Google is pitching its Pixel 4 phones as being able to take the kind of astrophotography images that required specialist camera kit in the past.
They are also the first handsets to use a motion-sensing radar chip that switches off some functionality when the phone is left unattended, saving battery life.
Pixel is only the ninth bestselling phone brand in the UK, despite positive reviews for its last-generation models.
Google says it is playing a long game.
“Most people in the mobile-phone space… take more than a decade to grow to any significant scale. And so, we have that long-term view.”
One reason the Pixel 3 has been more successful in the US than elsewhere is that Huawei has been effectively excluded from the American market.
And with the Chinese company’s latest models unable to pre-install Google apps because of a trade ban, one market watcher said Pixel had a chance to make significant gains this time round.
“Operators and retailers in Europe are nervous about a return to there being just two dominant players – Samsung and Apple,” said Ben Wood, from CCS Insight.
The Pixel 4 and larger Pixel 4 XL seek to build on their predecessors’ widely praised Night Sight facility, after reviews suggested it had finally been surpassed by the iPhone 11 and Huawei Mate 30’s low-light capabilities.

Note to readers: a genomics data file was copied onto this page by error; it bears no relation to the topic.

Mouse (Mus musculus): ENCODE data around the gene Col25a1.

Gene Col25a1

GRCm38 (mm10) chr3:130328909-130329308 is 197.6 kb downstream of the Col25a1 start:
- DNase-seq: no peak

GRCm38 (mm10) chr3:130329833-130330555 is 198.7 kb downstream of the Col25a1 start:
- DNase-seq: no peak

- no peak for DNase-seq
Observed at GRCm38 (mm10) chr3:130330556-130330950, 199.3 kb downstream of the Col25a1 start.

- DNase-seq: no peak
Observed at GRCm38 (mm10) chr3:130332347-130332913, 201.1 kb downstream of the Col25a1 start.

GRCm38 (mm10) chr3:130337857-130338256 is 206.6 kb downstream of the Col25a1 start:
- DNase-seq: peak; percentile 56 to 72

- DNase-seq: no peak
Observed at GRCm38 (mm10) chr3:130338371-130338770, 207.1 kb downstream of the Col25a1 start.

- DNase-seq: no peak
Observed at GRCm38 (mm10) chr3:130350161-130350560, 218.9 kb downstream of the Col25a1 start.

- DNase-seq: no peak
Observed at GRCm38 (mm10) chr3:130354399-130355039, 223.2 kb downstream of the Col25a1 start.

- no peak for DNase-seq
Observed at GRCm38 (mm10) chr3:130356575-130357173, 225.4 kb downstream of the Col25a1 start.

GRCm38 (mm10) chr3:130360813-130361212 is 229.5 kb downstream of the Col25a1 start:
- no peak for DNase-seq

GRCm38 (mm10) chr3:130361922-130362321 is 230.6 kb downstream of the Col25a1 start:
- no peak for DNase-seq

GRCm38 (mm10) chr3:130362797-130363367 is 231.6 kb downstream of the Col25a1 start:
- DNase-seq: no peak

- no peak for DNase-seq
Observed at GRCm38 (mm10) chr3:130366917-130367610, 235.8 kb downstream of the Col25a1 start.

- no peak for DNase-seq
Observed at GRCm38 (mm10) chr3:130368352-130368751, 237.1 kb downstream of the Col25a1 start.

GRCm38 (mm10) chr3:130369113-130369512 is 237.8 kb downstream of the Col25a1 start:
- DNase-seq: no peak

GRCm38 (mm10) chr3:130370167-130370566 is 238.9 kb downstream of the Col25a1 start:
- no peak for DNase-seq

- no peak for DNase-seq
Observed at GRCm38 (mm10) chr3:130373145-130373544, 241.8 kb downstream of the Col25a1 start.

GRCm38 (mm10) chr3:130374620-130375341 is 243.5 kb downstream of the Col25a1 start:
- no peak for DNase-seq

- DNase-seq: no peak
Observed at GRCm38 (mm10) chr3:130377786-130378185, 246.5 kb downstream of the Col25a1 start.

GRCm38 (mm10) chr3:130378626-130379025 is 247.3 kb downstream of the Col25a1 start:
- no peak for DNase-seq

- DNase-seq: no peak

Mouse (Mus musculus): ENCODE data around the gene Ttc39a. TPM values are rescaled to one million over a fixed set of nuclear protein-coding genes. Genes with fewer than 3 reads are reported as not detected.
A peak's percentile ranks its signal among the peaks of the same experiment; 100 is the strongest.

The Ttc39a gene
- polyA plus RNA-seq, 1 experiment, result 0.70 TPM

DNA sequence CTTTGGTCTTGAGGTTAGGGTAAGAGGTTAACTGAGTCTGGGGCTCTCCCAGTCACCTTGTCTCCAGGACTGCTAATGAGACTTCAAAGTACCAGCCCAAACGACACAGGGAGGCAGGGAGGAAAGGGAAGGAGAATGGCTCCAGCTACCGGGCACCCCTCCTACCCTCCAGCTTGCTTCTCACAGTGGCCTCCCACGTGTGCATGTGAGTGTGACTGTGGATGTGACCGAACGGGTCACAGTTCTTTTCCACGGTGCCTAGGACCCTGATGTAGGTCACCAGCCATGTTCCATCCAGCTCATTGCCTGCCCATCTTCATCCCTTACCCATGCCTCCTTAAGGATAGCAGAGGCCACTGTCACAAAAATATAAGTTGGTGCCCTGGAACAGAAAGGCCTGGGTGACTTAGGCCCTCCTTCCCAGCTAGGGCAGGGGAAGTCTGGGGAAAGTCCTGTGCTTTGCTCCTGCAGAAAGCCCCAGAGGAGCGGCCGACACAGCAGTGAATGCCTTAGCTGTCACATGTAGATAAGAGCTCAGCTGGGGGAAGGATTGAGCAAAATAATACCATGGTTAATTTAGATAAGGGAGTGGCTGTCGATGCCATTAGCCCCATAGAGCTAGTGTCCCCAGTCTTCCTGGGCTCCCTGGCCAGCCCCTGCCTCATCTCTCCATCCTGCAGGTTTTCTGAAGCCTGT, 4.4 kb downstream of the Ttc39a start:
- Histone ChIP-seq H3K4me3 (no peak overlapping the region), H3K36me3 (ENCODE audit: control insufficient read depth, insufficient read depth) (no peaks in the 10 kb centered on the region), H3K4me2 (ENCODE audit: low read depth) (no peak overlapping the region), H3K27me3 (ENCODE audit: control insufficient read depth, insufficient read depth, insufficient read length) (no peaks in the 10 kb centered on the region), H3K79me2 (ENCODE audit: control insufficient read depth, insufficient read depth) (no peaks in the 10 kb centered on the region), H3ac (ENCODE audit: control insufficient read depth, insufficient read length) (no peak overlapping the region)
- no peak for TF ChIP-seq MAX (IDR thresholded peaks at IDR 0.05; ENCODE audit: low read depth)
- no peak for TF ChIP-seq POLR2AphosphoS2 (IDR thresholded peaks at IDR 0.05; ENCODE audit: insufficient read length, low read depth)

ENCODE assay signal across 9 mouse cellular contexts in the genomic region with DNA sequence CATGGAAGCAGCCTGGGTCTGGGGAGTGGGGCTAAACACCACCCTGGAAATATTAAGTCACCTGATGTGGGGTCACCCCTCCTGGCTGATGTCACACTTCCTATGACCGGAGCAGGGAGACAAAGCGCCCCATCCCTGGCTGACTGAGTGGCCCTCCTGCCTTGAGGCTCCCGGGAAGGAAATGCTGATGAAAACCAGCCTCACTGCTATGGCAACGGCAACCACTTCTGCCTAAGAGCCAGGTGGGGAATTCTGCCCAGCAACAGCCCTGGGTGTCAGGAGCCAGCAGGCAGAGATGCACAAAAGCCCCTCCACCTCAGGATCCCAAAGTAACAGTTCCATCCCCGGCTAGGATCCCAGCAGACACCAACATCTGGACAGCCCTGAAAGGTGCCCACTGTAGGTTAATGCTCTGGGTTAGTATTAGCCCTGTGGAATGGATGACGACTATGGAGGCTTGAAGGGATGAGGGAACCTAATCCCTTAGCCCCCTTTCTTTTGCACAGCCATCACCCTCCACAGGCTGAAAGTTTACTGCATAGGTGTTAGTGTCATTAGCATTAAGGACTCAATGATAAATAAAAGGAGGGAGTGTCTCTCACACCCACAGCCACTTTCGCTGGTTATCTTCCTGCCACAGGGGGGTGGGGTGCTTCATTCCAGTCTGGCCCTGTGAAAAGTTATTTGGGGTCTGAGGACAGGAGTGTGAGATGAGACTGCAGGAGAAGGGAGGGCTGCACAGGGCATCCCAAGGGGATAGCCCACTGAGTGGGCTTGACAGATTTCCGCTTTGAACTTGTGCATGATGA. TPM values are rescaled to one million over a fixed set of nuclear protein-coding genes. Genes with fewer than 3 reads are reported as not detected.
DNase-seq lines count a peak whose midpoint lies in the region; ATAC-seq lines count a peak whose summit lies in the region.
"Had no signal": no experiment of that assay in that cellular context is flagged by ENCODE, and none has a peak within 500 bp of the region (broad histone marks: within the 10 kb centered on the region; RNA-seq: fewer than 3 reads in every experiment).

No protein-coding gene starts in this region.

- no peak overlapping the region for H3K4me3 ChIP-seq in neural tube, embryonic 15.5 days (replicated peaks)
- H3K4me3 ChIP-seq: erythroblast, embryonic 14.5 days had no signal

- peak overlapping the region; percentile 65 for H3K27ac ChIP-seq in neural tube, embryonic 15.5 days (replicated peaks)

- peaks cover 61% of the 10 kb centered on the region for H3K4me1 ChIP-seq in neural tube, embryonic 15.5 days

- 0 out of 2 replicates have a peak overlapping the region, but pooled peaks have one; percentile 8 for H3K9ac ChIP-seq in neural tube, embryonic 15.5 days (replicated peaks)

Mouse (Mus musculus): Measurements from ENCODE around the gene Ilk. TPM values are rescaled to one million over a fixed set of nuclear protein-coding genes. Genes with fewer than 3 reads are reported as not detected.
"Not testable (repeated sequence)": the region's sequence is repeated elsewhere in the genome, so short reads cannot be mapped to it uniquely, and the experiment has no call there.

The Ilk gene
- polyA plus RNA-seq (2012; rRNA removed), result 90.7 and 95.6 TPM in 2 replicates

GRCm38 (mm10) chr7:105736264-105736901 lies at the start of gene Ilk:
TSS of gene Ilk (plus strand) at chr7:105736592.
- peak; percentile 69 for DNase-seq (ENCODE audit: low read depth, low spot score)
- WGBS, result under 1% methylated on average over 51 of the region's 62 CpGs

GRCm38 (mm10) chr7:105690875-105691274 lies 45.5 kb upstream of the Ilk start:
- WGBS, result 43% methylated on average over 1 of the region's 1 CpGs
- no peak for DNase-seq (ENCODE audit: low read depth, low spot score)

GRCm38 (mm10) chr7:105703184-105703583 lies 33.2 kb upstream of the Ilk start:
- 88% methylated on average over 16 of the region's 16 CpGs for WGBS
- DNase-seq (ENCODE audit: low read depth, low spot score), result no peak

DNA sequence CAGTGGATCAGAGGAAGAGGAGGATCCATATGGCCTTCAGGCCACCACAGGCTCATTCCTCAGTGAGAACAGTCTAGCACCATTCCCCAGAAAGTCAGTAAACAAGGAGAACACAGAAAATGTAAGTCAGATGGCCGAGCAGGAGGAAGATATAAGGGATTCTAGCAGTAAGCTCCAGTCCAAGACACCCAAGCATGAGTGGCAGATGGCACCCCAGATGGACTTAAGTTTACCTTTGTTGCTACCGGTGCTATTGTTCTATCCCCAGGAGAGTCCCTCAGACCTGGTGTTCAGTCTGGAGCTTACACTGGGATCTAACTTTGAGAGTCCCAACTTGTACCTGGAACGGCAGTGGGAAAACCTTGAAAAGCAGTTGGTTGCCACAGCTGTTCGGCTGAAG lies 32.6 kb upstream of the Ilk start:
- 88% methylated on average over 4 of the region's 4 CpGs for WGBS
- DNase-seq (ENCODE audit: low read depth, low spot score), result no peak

First, Google says, its machine-learning algorithms have been improved to deliver better “colour balance”, to ensure skies and other parts of the scenery look more natural.
This should address the fact some critics felt the old software sometimes whitened warm sources of light too aggressively.
Secondly, a new Astrophotography mode allows the phone to capture “stars, planets and even galaxies” by automatically creating a composite of 15 long-exposure images, each lasting 15 seconds in duration. The whole process can take more than four minutes to complete.
Daylight shots also benefit from the introduction of a “dual exposure” feature. This allows owners to set a different exposure setting for the brightness and shadows via on-screen sliders, and preview the results in real-time.
the Google Nest Mini, a small smart speaker with an extra chip to process more commands within the device rather than via remote computer servers, which should speed up some tasks
revamped Pixel Buds earphones, which can connect to the new phones from a distance of up to “a football pitch” away but will not go on sale until next year
updated “premium” Chrome OS laptops that have lower prices than the models they replace and longer battery life